Essay on Richard Gibney’s “the Whipping Boy”

1012 WordsOct 26, 20145 Pages
An Essay on Richard Gibney’s “The Whipping Boy” Slavery has always been a debated subject among Americans, and numerous artists, authors, directors etc. have through American history given their take on ‘slavery’ before and after the abolishment. However in recent years the subject of slavery has appeared in several books and films (12 Years a Slave, Django etc.), where most of them describe the brutality, in which, Afro Americans lived. “The Whipping Boy”, does as the others describe the historic brutality, but it also takes a different view that gives a curious reason for the oncoming racism, in the period. “The Whipping Boy” as many other stories, told during and after the American civil war, takes…show more content…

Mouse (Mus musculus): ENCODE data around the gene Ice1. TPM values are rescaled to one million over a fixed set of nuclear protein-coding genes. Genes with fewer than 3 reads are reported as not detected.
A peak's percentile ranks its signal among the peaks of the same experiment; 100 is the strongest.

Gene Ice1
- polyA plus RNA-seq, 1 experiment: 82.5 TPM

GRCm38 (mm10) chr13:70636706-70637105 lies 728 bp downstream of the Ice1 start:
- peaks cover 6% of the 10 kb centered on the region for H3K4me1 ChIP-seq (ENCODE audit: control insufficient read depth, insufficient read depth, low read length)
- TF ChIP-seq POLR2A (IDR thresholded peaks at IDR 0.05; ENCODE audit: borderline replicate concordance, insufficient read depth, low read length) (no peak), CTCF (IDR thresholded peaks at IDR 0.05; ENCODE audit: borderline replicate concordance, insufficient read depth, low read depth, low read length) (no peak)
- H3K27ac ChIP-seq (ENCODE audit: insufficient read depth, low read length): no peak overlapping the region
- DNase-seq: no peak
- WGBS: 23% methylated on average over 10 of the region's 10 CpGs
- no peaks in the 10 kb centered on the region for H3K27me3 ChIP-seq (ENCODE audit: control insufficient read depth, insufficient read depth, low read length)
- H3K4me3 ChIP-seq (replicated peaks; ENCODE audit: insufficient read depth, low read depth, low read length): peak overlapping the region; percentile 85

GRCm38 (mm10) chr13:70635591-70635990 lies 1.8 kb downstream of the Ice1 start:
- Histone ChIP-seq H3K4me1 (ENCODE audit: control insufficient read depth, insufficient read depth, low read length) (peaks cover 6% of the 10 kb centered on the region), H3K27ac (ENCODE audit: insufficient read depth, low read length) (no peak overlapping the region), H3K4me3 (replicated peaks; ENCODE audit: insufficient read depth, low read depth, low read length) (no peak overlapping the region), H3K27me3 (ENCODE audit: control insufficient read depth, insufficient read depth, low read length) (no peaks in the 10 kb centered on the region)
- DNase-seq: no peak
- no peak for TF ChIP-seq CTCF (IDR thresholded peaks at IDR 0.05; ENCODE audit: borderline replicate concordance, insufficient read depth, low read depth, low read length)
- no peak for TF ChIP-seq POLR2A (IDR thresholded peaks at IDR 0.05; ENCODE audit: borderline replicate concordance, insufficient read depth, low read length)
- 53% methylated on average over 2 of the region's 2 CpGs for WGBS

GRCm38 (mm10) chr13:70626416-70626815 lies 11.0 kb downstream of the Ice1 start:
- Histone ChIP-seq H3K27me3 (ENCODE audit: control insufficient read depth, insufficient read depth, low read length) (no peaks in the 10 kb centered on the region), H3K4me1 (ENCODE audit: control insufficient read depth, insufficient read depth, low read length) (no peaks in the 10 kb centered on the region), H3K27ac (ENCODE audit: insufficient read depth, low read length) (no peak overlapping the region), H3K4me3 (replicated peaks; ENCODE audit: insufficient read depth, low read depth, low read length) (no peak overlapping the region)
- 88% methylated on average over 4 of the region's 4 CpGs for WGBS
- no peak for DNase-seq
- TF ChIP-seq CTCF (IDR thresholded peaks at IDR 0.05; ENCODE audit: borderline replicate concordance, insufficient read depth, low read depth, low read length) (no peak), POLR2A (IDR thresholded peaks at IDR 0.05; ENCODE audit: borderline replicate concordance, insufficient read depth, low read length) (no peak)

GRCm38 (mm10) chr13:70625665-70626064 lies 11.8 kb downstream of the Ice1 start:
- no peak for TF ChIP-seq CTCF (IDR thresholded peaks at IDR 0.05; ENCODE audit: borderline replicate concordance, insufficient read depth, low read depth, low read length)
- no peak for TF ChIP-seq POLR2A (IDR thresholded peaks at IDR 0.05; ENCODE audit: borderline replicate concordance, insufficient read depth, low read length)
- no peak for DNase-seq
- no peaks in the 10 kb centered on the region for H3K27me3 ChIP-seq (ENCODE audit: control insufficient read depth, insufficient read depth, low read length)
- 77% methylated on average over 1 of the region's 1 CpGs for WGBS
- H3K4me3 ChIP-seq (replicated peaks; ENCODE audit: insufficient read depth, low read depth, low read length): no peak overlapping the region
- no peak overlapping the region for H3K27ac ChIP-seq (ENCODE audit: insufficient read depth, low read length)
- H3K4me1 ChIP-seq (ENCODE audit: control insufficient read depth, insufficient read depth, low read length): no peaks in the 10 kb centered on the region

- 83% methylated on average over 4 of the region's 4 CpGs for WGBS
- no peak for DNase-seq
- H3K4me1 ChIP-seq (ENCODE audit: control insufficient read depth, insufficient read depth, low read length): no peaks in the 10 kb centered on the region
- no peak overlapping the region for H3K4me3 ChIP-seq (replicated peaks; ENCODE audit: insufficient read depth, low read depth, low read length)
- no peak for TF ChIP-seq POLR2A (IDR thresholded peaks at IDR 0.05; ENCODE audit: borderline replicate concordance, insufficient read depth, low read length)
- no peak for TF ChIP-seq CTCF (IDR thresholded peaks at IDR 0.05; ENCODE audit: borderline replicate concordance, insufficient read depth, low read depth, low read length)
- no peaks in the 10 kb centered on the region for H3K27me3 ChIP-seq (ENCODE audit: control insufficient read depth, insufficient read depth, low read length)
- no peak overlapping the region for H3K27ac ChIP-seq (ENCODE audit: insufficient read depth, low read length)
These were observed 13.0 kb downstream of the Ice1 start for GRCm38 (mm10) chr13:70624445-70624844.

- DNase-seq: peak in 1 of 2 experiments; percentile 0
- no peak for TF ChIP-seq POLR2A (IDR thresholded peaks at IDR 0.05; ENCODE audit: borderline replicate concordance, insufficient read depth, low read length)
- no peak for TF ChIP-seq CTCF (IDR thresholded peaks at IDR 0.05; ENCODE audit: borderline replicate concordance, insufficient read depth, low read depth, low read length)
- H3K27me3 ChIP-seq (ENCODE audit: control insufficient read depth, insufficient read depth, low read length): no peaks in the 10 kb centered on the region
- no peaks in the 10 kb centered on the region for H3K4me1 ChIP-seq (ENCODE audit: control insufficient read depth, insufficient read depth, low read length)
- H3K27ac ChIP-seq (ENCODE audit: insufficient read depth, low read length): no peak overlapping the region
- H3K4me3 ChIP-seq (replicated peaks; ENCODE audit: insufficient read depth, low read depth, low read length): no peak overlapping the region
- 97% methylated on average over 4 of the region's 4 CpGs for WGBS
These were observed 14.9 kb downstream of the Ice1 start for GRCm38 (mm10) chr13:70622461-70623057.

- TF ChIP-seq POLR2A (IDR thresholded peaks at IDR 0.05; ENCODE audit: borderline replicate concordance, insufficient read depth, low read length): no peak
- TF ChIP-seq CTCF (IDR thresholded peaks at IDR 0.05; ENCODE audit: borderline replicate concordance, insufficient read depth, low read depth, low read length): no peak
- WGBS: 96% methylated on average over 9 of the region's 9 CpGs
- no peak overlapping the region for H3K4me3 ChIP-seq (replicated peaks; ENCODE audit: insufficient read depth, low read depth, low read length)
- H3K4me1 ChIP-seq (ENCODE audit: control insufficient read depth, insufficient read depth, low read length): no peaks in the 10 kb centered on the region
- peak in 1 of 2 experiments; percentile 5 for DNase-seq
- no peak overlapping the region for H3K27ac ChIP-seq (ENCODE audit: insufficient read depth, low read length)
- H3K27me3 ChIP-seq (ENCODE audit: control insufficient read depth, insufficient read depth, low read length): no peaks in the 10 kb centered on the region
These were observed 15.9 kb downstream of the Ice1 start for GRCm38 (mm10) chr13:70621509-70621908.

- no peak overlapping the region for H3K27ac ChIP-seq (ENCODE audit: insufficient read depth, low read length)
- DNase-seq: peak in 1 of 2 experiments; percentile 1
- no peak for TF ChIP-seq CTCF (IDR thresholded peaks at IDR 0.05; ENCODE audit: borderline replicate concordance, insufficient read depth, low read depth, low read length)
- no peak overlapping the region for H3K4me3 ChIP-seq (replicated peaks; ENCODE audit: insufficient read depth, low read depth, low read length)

The foreshadowing as used here gives the story a sense of uncertainty as the fate of our main characters is never revealed, yet through the short story the reader starts to believe in Martha’s disbelief. While thinking of the short story’s title “The Whipping Boy”, the initial break of Mikey and Sterling’s relationship comes to mind. For a whipping boy is exactly what Mikey becomes, he is used as a scapegoat for Sterling’s misdeeds, and so one imagines it has continued through their lives. However the short story is not called “The Whipping Boy” only because of a past remembrance. Here Mikey’s words of “They’s all bad.” carries a great deal of meaning as later when they are killed they have all in a sense become whipping boys for the Confederate platoon. They become scapegoats for the soldiers’ failure in the war and the failure of the Confederate ideal society; simply put Afro Americans are blamed for the failures of the ‘white man’. The idea of a whipping boy must not only be seen in the perspective of the year 1865. Seen from a historical perspective it gives room to thought that racist organizations such as the KKK in the Southeast used Afro Americans as their “whipping boys” for their own failures in life. “The Whipping Boy” doesn’t only want to inform us of the brutal circumstances that Afro Americans lived under in the Southeast during and after the civil war. It also wants to tell a

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